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    How to Prepare for the SSAT Test

    By Cece Gilmore

    Cece Gilmore is a Content Writer at Scholarships360. Cece earned her undergraduate degree in Journalism and Mass Communications from Arizona State University. While at ASU, she was the education editor as well as a published staff reporter at Downtown Devil. Cece was also the co-host of her own radio show on Blaze Radio ASU.

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    Reviewed by Cari Shultz

    Cari Schultz is an Educational Review Board Advisor at Scholarships360, where she reviews content featured on the site. For over 20 years, Cari has worked in college admissions (Baldwin Wallace University, The Ohio State University, University of Kentucky) and as a college counselor (Columbus School for Girls).

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    Edited by Maria Geiger

    Maria Geiger is Director of Content at Scholarships360. She is a former online educational technology instructor and adjunct writing instructor. In addition to education reform, Maria’s interests include viewpoint diversity, blended/flipped learning, digital communication, and integrating media/web tools into the curriculum to better facilitate student engagement. Maria earned both a B.A. and an M.A. in English Literature from Monmouth University, an M. Ed. in Education from Monmouth University, and a Virtual Online Teaching Certificate (VOLT) from the University of Pennsylvania.

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    Updated: February 27th, 2024
    How to Prepare for the SSAT Test

    The SSAT is one of the factors that helps determine whether a student should be admitted into a private middle or high school. Therefore, we know the pressure that students are under to do well on the SSAT. In this article, we’ve put together a collection of tips for taking the SSAT to help you or your child achieve a score that reflects their academic potential!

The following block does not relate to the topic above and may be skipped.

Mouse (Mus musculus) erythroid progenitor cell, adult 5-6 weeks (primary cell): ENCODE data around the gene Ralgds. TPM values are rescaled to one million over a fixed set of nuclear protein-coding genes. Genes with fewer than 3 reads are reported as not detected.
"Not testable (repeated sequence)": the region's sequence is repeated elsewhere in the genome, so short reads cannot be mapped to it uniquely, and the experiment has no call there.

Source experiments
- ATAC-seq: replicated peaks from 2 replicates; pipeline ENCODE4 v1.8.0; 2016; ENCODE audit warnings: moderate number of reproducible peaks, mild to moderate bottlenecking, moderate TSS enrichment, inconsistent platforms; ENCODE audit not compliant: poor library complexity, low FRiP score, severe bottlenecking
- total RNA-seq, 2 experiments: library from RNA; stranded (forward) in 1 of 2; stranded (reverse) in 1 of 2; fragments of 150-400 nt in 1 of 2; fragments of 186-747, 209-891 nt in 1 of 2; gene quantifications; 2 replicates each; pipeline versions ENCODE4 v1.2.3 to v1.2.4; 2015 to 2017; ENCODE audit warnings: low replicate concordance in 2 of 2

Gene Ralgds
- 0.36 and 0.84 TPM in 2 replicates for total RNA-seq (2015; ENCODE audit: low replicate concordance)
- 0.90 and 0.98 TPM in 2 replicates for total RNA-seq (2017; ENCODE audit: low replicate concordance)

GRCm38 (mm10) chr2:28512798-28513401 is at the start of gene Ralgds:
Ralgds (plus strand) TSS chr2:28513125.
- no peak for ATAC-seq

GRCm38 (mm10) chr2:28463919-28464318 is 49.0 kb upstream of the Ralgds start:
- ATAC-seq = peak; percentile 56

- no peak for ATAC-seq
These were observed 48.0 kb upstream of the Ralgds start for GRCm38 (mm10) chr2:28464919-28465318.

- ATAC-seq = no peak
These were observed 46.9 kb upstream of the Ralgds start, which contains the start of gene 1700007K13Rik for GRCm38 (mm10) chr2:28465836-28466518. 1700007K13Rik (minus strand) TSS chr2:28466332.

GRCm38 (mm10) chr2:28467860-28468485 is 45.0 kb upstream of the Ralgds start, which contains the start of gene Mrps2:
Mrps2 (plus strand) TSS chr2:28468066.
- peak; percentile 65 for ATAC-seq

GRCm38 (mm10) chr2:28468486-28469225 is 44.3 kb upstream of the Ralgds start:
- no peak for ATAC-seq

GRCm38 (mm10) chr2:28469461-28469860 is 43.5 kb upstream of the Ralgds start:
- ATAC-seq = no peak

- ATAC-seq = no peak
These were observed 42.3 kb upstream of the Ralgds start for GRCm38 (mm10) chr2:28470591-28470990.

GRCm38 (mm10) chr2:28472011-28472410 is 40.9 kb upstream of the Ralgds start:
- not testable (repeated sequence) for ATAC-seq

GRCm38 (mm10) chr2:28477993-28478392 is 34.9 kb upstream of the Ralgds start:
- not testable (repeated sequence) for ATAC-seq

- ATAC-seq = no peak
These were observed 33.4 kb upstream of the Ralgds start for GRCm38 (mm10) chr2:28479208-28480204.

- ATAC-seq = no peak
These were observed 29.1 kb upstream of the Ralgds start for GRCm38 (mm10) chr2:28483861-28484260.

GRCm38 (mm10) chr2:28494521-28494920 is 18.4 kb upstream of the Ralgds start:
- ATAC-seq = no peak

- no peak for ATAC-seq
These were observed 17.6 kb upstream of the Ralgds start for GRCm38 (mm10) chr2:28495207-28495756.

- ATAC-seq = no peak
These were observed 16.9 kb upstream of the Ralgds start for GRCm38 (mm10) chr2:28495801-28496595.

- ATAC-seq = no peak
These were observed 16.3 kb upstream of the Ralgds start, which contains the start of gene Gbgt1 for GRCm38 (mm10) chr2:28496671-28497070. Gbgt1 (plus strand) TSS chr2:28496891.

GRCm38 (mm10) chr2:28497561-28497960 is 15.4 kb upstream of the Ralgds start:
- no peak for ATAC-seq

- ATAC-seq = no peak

Before we start…

    While it is important to get a “good” score on the SSAT, it is not the only component that determines admittance to a private school. Private middle and high schools also look at an applicant’s grades in their current school and extra- curricular activities

    So, do not feel like the SSAT is going to make or break your admission! This will help calm any nerves and allow you to focus on doing your best on the SSAT.  Read more in this guide on how to best prepare for the SSAT test. 

    Step-by-step guide to prepare for the SSAT test

    1. Take a practice SSAT test

    The first step for preparing for the SSAT should be taking a full practice SSAT test. This means sticking to the allotted time allowed and not becoming distracted or taking breaks in between sections. This should mimic your “real life” testing situation. Doing so will give you a great baseline to begin your studies! You will be able to see where your strengths and weaknesses lie. 

    For example, maybe you aced the reading comprehension section, but your math section was weak. Therefore, focusing on the math section should be your priority when you study.

    There are plenty of SSAT tests online, including free ones, so everyone can practice and prepare.  

    2. Create a study plan for the SSAT 

    Now, you should create a study plan to keep yourself accountable. Studying a little bit each day will keep the information fresh in your mind and help you in the long run rather than cramming right before the test!  

    At this point, you should already be registered for the SSAT and have a set date for when you are taking the SSAT. Knowing the date of the exam, you should split up the remaining days, weeks, or months into specific “study days.” The earlier you start studying, the better your SSAT score will be! 

    The SSAT is split up into three sections: quantitative math, reading, and verbal. Therefore, depending on how long you have until your exam, you should spend somewhere between 15-60 minutes a day focusing on one section at a time. It is smart to focus on your weaker subjects for the best outcome. 

    An example of a study plan for someone who is taking the SSAT in a month would be: 

    Monday – 30 minutes of reading comprehension practice

    Tuesday – 30 minutes of quantitative math practice

    Wednesday – 30 minutes of verbal practice

    Thursday – 15 minutes of quantitative math practice

    Friday – 1 practice writing essay question response

    Saturday – SSAT practice test in full

    Sunday – Day off!